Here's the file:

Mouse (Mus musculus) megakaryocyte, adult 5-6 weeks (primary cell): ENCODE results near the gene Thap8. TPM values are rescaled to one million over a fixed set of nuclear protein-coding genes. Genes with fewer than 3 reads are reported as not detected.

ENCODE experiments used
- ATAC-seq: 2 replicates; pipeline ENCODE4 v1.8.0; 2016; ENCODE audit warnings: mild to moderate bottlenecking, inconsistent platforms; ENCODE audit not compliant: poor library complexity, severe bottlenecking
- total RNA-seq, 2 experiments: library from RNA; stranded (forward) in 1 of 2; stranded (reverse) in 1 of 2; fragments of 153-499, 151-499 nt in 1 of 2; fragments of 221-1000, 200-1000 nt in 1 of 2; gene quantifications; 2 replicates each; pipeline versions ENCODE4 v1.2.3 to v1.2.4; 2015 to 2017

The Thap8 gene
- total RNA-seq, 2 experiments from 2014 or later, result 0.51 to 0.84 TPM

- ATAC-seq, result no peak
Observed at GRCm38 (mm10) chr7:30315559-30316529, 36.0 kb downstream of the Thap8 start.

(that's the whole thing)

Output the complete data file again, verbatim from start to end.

Mouse (Mus musculus) megakaryocyte, adult 5-6 weeks (primary cell): ENCODE results near the gene Thap8. TPM values are rescaled to one million over a fixed set of nuclear protein-coding genes. Genes with fewer than 3 reads are reported as not detected.

ENCODE experiments used
- ATAC-seq: 2 replicates; pipeline ENCODE4 v1.8.0; 2016; ENCODE audit warnings: mild to moderate bottlenecking, inconsistent platforms; ENCODE audit not compliant: poor library complexity, severe bottlenecking
- total RNA-seq, 2 experiments: library from RNA; stranded (forward) in 1 of 2; stranded (reverse) in 1 of 2; fragments of 153-499, 151-499 nt in 1 of 2; fragments of 221-1000, 200-1000 nt in 1 of 2; gene quantifications; 2 replicates each; pipeline versions ENCODE4 v1.2.3 to v1.2.4; 2015 to 2017

The Thap8 gene
- total RNA-seq, 2 experiments from 2014 or later, result 0.51 to 0.84 TPM

- ATAC-seq, result no peak
Observed at GRCm38 (mm10) chr7:30315559-30316529, 36.0 kb downstream of the Thap8 start.